In the past few months Lexis has bought Paratus, Four Communications has bought Colman Getty and last week GolinHarris bought Virgo Health.
In the wider marketing sector we have seen global giant Omnicom buy Portland PR along with ad shop Adam and Eve. Meanwhile WPP purchased digital specialist AKQA, among others, in a huge deal.
Talk to most bosses of decent-sized PR agencies and they are on the acquisition trail. This may seem surprising as we near the fifth year of a seemingly unending recession. So why the appetite for M&A?
Of course an agency deal must be driven by both sides and there need to be conditions that are compelling for both parties to get things done.
The bigger groups have become gradually more cash-rich. But sustained growth is still hard to come by, and they are often restrained by client conflict. So they have become hungry for specialist brands that can be scaled up globally.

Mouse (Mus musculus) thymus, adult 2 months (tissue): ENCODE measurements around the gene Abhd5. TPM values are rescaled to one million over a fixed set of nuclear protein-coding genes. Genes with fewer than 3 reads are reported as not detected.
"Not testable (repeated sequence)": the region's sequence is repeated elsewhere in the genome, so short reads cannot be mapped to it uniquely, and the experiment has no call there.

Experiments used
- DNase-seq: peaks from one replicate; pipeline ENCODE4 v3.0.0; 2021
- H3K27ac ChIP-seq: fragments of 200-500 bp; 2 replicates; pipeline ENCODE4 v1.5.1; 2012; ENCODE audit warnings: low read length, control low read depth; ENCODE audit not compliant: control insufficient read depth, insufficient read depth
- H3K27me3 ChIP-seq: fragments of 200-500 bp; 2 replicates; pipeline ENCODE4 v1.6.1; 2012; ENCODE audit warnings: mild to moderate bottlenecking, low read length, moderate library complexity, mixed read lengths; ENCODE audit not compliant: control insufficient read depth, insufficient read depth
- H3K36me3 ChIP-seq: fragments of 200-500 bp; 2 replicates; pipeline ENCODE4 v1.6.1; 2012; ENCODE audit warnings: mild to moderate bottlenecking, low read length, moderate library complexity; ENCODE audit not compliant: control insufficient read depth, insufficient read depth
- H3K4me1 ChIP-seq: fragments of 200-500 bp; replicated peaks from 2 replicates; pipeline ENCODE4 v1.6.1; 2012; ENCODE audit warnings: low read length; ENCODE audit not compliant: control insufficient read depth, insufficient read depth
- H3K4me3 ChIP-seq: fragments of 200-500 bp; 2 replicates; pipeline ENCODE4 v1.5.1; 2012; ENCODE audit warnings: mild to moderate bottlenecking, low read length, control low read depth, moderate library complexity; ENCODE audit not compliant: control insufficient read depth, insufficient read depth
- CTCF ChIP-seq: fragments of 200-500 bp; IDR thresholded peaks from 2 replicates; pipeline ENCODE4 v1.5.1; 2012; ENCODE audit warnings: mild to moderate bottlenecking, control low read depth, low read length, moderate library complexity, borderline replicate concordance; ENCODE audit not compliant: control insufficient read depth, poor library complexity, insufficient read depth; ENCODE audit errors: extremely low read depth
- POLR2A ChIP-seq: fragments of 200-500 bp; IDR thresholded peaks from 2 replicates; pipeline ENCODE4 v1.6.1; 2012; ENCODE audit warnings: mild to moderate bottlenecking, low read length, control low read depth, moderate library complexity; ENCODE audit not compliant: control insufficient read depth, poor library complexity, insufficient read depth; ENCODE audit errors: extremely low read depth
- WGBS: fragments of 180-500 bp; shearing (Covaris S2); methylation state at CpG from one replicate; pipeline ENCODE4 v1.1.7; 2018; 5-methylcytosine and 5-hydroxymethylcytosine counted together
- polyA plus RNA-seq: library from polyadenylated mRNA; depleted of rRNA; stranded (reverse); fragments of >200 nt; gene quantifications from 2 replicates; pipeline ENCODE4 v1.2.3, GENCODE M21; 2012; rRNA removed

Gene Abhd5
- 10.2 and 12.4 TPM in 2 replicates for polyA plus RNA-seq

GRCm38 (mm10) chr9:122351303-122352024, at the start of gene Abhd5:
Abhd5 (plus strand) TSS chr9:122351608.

With this demand, and a shortage of genuinely great businesses to buy, the price they are willing to pay has crept up.
In terms of agencies looking to sell, many have simply become fed up with struggling as independents. The PR market has clearly polarised into really big global networks and genuine specialists, for example cutting-edge public affairs or health PR consultancies.
What helps the selling agencies sell is gradually improving earnings in recent years. These profits have been driven by lucrative digital and social media business.
Having said that, agency principals looking to sell have become more realistic about the price they can achieve. The multiples of earnings that became the norm up to 2007 can no longer apply. One agency boss talks of a 'new-found realism' in selling one's business. 'You've got to play by the metrics of the market for 2012, not 2007. Agency owners are gradually starting to realise this,' he said.
But it is not only price that is driving the smaller agencies to join the bigger groups. They see a depressed market in the UK and recognise that long-term growth is more likely to be achieved by being part of an international operation. This is certainly what drove the College Hill and Portland sales over the past year.
We are likely to see even more M&A activity before the summer break, which is no bad thing for an over-supplied agency sector.